by Bruce Linton, Ph.D.
At ten months your baby can begin to make the sounds for "mama" and "papa." This is an exciting time for both you and your baby. The routines of life may be a bit less chaotic and you may find that you can begin to try and plan a few outings. As a dad, dealing with the unpredictable aspects of the early years of parenting can test your patience. I like to view this period as a chance to learn what really being patient means. As you make plans for the day or the weekend and then find you have to make adjustments, you don't get a good night sleep, your baby has a tooth that is coming in or his first cold; how can you make adjustments and be flexible with your plans?
I remember how happy I would be when our son slept two nights in a row without waking up. I thought, finally we would get back to having a normal nights sleep. It seemed, just as I thought we had a "routine" established, I would find that the next night all would change. Throughout the first year I would be looking for a routine yet it seemed the only constant was change. At times I really felt like I was in a sleep deprivation experiment. I did find it helpful to talk to my wife about taking turns on certain nights so one of us could get a good night sleep or at least sleep-in, in the morning.
We are "trained" as men to be "in control." I have never felt as helpless to have a crying baby, which no matter what I did, I could not get to calm down. I think if your wife is breast feeding this can make it difficult for you. Often you know exactly what he needs to calm down, but don't have it! If you haven't integrated bottle feedings talk with your wife about the possibilities? Could she express breast milk and you give it to your baby in a bottle? Talk with your pediatrician about what kind of foods your baby can eat now. Get involved in the feedings. When you find you can respond to your child's need for food or to help him get to sleep, it dramatically improves your satisfaction and confidence as a father.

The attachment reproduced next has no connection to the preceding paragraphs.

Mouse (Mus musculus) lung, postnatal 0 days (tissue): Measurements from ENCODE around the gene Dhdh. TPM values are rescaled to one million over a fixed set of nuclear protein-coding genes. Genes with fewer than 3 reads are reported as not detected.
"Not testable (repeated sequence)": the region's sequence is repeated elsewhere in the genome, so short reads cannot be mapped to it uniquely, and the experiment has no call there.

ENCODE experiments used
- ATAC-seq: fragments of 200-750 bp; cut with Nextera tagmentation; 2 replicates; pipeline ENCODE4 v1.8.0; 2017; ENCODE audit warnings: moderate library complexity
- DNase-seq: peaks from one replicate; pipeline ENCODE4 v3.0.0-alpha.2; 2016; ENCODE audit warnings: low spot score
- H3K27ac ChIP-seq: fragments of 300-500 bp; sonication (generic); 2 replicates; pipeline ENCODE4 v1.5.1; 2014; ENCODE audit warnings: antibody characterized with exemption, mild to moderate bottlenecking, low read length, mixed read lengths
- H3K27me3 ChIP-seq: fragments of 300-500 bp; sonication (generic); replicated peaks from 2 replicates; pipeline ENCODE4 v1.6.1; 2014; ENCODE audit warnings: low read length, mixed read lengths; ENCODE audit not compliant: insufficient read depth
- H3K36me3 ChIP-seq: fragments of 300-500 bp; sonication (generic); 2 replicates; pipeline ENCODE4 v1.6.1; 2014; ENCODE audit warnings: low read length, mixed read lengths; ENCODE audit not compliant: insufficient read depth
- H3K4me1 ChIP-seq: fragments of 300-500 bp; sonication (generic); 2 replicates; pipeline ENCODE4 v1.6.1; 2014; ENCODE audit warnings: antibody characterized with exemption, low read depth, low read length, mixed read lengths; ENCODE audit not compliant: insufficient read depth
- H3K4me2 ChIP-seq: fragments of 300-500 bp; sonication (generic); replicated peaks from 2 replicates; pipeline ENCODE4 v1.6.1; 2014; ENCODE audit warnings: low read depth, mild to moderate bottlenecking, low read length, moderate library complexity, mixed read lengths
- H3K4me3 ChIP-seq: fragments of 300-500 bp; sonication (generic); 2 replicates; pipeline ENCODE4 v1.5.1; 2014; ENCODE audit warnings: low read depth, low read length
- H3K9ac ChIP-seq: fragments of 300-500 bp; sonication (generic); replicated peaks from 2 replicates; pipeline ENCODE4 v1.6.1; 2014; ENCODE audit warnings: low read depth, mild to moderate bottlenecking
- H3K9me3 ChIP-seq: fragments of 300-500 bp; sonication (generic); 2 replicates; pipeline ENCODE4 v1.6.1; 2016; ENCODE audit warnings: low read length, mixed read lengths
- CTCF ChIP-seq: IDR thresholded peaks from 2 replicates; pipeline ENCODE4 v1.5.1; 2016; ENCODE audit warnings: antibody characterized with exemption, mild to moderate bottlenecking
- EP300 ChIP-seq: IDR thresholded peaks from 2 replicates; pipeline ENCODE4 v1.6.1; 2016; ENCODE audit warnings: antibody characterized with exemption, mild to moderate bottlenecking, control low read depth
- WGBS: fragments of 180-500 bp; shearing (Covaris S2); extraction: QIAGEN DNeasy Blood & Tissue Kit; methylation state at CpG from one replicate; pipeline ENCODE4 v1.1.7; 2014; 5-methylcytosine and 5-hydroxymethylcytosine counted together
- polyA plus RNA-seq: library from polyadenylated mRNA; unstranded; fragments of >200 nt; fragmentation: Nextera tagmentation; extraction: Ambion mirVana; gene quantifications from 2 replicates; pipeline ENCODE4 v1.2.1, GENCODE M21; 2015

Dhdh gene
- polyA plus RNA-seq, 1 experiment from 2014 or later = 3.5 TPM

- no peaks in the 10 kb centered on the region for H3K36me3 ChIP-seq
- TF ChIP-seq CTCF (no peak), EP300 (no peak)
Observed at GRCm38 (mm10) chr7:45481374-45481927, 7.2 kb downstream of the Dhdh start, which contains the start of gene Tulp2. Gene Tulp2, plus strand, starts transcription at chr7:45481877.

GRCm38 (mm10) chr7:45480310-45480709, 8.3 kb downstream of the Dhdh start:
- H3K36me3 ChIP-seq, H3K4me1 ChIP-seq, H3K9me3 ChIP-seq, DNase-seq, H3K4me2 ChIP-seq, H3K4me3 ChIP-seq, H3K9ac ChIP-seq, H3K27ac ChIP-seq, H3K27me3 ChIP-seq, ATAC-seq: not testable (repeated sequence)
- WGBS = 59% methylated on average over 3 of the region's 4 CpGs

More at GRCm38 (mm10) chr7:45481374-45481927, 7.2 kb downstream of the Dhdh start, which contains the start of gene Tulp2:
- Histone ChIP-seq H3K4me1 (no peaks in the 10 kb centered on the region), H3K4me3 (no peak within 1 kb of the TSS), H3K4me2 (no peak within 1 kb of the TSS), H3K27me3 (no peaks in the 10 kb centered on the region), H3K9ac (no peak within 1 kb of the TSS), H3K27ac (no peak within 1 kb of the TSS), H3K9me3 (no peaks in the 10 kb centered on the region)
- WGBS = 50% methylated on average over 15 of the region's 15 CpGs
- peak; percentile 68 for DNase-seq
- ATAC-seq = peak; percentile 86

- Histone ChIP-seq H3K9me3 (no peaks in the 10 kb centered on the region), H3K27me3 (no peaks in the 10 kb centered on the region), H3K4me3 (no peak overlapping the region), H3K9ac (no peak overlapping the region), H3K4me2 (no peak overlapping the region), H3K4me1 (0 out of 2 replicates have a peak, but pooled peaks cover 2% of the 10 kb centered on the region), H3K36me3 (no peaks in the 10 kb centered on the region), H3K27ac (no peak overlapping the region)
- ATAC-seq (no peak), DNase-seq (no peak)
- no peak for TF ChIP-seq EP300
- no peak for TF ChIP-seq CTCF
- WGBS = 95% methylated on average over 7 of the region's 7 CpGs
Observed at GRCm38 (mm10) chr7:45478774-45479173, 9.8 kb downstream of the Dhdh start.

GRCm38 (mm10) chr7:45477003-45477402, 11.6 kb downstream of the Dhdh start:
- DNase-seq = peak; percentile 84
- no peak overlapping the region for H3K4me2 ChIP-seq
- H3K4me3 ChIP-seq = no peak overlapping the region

It is never too late, especially at ten months, to change your routine and find a more satisfying way to work on being a father. If you are feeling distant or removed from your wife or child, don't despair, there are many opportunities to find ways to feel a part of your family's rhythm.
Here are a few practical tips that new dads have shared with me to get the most out of your 10th month of fatherhood.
For your baby:
For your wife/partner:
Bruce Linton, Ph.D. is founder and director of the Fathers' Forum programs for expectant and new fathers. He is a former contributing editor to "Full-Time-Dads" magazines, and columnist for Parents' News in San Francisco, California. He is the author of Finding Time for Fatherhood. Bruce is a licensed Marriage and Family Therapists and received his doctorate for his research on men's development as fathers.
Copyright © Bruce Linton. Permission to republish granted to Pregnancy.org, LLC.